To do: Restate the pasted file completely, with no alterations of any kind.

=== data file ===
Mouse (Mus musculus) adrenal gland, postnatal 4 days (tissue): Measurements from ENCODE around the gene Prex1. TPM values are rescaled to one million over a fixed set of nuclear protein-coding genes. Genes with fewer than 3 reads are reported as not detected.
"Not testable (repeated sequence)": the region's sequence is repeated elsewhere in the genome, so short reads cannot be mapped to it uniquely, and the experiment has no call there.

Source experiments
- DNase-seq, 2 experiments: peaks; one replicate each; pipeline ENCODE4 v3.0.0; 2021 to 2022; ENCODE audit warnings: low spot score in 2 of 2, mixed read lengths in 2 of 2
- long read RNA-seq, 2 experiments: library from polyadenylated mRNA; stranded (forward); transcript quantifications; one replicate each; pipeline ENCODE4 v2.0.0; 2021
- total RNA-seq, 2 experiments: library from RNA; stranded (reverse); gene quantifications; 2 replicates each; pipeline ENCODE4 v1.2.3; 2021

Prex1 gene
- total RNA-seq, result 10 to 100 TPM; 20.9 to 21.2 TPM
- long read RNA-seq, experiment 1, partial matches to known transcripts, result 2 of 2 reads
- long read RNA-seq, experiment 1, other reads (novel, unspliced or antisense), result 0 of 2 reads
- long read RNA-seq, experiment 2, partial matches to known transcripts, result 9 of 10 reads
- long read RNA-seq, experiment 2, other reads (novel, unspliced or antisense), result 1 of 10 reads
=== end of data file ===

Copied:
Mouse (Mus musculus) adrenal gland, postnatal 4 days (tissue): Measurements from ENCODE around the gene Prex1. TPM values are rescaled to one million over a fixed set of nuclear protein-coding genes. Genes with fewer than 3 reads are reported as not detected.
"Not testable (repeated sequence)": the region's sequence is repeated elsewhere in the genome, so short reads cannot be mapped to it uniquely, and the experiment has no call there.

Source experiments
- DNase-seq, 2 experiments: peaks; one replicate each; pipeline ENCODE4 v3.0.0; 2021 to 2022; ENCODE audit warnings: low spot score in 2 of 2, mixed read lengths in 2 of 2
- long read RNA-seq, 2 experiments: library from polyadenylated mRNA; stranded (forward); transcript quantifications; one replicate each; pipeline ENCODE4 v2.0.0; 2021
- total RNA-seq, 2 experiments: library from RNA; stranded (reverse); gene quantifications; 2 replicates each; pipeline ENCODE4 v1.2.3; 2021

Prex1 gene
- total RNA-seq, result 10 to 100 TPM; 20.9 to 21.2 TPM
- long read RNA-seq, experiment 1, partial matches to known transcripts, result 2 of 2 reads
- long read RNA-seq, experiment 1, other reads (novel, unspliced or antisense), result 0 of 2 reads
- long read RNA-seq, experiment 2, partial matches to known transcripts, result 9 of 10 reads
- long read RNA-seq, experiment 2, other reads (novel, unspliced or antisense), result 1 of 10 reads